I was raised with a father who was dependent on alcohol and who was very abusive emotionally but sometimes physically towards my mother. At that time I wished I wouldn't have a father at all. But I know he was there to support us financially and sometimes it wasn't that bad. During the time when he was sober and behaving normally, he was showing affection and love towards us.

Now when I look at it I wonder if it's better to have an absent father or a father with dependent drinking who is present. Is there any study showing that having an abusive father dependent on alcohol is better than an absent one?

My parents' generation tended to stay in a marriage in spite of these problems. But now people advise to get a divorce. I'm wondering which is better for the children? All the studies I found only compare good present fathers vs absent ones.

  • Your father was a drunk who beat your mother, and yet you're making excuses for him, and looking back and thinking it wasn't that bad? This is very sad. No amount of financial support excuses abuse. Aug 30, 2017 at 8:09
  • @user1751825, no that's not what I wrote. What I meant by "it wasn't that bad" I meant living with him. During the time when he was sober and behaving normally, he was showing affection and love towards us.
    – Grasper
    Aug 30, 2017 at 12:29

5 Answers 5


Clearly it's all a matter of degree.

An absent father is not good for the child. And there are different kinds of "absent" fathers: Fathers who just disappear, fathers who disappear but support the mother / child financially, fathers who come back regularly or irregularly. Fathers who die. Fathers who are in jail (guilty or innocently), or away for their job for long times.

A father dependent on alcohol isn't good for the child, but there are various degrees how strong the dependency is, and how it affects everyday life. One person may be a total wreck all week, another may disappear once a month for a weekend and may never be visibly drunk at home. And of course a person can drink too much without being alcohol dependent (yet).

An abusive father (and abusive and alcohol dependent may be statistically correlated, but any individual may be one but not the other) isn't good for the child, but again there is a huge range from mostly harmless to absolutely harmful behaviour.

So you need to weigh up, depending on an individual case, what causes more and what causes less damage. Every individual case will be different.

In practice, no law can force a father to stay with the child. And in cases where the law forces the father to leave the child, it is obviously assumed that the father being present is so harmful that an absent father cannot possibly be worse.

The interesting case would be a father asking himself whether it is better for the children if he leaves. You think your father should have asked himself that question. On the other hand, being an adult now, you could ask yourself whether and how much damage would have been caused to the father by leaving. Did having a wife and children keep him from going completely under?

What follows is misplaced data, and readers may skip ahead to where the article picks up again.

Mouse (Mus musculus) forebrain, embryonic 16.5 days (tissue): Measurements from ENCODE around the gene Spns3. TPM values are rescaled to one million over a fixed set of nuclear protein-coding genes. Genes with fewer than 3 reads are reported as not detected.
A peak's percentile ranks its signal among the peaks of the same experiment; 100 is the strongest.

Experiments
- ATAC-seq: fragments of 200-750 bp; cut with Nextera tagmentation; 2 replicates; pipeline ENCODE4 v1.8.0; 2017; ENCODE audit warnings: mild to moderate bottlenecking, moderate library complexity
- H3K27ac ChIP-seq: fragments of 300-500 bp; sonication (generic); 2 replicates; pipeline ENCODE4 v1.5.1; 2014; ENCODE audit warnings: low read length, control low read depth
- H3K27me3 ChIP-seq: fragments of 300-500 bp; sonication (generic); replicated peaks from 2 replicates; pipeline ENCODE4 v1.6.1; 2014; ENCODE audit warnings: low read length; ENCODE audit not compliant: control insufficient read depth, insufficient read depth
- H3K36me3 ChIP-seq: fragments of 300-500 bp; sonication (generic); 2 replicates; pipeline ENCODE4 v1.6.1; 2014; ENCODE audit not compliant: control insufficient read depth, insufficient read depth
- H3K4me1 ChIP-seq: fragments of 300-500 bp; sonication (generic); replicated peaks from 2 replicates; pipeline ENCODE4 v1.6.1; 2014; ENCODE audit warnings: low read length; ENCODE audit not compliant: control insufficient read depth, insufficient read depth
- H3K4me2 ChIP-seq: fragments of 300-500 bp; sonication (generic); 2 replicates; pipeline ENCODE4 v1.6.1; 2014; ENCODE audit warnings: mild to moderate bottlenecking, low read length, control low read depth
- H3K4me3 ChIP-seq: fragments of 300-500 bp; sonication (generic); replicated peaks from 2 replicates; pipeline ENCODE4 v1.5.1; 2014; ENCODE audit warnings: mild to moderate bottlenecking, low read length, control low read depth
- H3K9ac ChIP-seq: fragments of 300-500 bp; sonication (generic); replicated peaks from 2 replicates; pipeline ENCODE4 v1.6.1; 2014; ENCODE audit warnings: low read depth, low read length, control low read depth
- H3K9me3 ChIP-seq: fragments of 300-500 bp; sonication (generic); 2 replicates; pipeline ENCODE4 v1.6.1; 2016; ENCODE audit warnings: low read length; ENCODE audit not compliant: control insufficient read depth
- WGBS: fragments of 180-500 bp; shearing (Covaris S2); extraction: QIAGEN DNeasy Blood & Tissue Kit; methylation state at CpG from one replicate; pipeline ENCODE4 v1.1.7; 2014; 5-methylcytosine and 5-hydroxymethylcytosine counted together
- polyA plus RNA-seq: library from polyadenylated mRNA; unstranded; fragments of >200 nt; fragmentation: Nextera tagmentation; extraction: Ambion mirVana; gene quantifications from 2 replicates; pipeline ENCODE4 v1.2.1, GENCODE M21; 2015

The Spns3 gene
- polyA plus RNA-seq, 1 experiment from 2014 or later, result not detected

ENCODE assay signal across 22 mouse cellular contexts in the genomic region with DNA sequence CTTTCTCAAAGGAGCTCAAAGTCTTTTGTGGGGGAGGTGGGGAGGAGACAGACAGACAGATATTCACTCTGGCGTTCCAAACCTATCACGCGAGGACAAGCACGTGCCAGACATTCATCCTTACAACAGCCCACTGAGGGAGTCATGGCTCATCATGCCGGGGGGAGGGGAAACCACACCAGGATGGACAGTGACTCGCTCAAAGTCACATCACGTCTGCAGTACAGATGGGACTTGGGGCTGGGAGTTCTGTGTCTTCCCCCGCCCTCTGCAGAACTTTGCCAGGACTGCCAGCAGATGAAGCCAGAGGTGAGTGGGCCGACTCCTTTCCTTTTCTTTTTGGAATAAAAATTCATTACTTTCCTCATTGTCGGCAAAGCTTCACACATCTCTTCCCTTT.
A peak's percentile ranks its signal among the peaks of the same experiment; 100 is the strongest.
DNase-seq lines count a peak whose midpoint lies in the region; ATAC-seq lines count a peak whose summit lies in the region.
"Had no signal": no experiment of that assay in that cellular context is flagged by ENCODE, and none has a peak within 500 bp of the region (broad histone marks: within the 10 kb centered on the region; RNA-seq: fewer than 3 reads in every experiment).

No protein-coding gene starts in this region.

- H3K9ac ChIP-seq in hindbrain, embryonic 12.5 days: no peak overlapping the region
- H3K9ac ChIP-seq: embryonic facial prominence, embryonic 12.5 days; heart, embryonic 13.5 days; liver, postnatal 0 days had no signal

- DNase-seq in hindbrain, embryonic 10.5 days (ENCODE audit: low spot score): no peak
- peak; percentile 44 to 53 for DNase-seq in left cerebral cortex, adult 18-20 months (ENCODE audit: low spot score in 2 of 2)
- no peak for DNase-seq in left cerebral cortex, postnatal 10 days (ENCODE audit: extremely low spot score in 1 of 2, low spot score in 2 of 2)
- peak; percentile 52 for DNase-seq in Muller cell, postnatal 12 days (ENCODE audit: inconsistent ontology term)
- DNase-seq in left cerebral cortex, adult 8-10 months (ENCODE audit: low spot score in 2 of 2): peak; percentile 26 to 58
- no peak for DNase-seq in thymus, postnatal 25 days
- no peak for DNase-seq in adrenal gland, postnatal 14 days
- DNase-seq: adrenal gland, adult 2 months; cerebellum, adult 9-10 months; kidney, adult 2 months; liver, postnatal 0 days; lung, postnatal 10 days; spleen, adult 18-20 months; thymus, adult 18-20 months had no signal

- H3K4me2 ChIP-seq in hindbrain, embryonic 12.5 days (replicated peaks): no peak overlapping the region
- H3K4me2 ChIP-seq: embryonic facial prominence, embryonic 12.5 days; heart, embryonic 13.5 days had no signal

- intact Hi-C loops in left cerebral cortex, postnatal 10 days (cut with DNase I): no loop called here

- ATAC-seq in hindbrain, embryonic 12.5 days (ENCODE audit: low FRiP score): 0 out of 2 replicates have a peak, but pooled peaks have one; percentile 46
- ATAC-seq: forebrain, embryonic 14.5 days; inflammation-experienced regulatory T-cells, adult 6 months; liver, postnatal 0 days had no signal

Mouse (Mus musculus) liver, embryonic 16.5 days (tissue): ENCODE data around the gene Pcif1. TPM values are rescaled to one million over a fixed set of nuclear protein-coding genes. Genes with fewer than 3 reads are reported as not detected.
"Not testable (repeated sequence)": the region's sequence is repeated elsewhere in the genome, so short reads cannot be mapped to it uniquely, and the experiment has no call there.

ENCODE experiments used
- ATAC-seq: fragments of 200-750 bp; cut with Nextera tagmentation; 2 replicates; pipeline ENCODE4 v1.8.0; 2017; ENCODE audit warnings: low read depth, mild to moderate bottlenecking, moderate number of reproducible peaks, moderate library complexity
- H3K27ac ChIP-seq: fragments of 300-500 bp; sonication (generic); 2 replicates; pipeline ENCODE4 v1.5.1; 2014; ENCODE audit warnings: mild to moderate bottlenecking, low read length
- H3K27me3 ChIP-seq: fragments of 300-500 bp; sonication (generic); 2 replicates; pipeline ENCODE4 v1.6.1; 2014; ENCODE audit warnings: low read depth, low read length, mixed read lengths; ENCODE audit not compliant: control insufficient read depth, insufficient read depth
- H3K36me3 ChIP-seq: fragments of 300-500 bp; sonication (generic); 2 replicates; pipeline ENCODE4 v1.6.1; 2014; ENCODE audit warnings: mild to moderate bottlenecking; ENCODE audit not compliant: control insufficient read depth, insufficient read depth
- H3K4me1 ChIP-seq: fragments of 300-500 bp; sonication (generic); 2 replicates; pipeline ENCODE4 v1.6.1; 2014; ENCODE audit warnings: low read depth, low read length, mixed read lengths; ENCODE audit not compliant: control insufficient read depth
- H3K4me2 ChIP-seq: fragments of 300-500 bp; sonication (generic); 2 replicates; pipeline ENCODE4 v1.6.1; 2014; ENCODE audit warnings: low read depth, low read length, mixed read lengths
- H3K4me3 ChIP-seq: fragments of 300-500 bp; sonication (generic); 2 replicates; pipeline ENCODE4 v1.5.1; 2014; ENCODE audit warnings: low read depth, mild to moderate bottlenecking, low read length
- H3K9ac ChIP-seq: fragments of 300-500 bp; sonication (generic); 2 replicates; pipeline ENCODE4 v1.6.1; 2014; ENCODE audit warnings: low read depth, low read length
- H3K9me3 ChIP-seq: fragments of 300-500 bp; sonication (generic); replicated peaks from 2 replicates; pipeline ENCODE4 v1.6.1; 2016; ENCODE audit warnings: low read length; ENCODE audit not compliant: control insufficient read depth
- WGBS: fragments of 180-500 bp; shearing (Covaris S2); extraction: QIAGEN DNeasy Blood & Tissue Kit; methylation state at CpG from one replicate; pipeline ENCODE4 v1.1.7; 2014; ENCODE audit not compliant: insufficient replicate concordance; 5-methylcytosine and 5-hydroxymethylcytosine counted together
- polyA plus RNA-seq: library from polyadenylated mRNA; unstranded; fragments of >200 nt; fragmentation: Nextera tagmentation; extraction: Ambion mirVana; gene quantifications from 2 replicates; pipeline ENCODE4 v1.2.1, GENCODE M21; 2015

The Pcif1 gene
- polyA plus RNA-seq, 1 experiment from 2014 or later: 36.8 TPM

• 1
    Just my opinion here, but asking "whether and how much damage would have been caused to the father by leaving" seems irrelevant here. The parent is the adult, and chose to have the child. The child had no choice in being treated well or being a victim. To my over-sensitive ear, it is not the right viewpoint when addressing someone who suffered at someone else's hand. (I upvoted anyway. Good answer otherwise.) Jun 22, 2015 at 0:04
  • @anongoodnurse I understand your point but I think that the question as asked might be going further. If the father decides to leave and then drinks himself to death the harm might be greater then staying. Not only do you lose the income, but whether or not the child is the victim they might still feel like the cause if they know their father died in some way because he wanted to help them.
    – DRF
    Jun 22, 2015 at 10:48
  • Adding to @gnasher729's response, it's worth a note that most addictions are expensive. Considering the cost in a larger dwelling space (if needed) to accommodate another person, the cost of the addictive item, food/clothing/necessities/transportation/bills, and the cost of any repercussions from the addiction (say, jail time, tickets, fees), it may very well be possible that financial contributions are in the negative . Just something to think about.
    – rlb.usa
    Jun 24, 2015 at 17:08

I know this is pretty old but found it searching for answers. I will post something else that hasn't been mentioned. I left the man I loved after I delivered his baby because of his drinking, which began during my pregnancy. He would wake up at 5am cracking a beer and that would be pretty much how his day would go until 2am the following morning when he'd fall asleep somewhere in the apartment, he didn't always make it to the bed.

He'd go out to the clubs and bring random strangers home with him (men) to 'continue' the party at our apartment. Once, when our son was only about 2 months old, he brought home a group of strange men around 3am and came busting through the door, flicked on the stereo blasting music and waking us all up. I took my son and left him there with them and when I returned the next day, the men had stolen all of my jewelry.

That is why I left him. This was my life during my pregnancy which I spent alone most of the time. I had to take 8 unpaid weeks off after my c-Section and had to wait until I was able to return to work. By then, he had lost his job due to drinking on the job so often and I was left paying all the bills. My son hasn't seen his father in many years and I refuse to leave him alone with him. Not out of vengeance but because my son is my life and I just can't lose him. I tried to get him help and he refused, he thinks I'm just a boring person and sees nothing wrong with his life. I wish people would consider, it's not just that someone drinks, it's how the drinking affects them.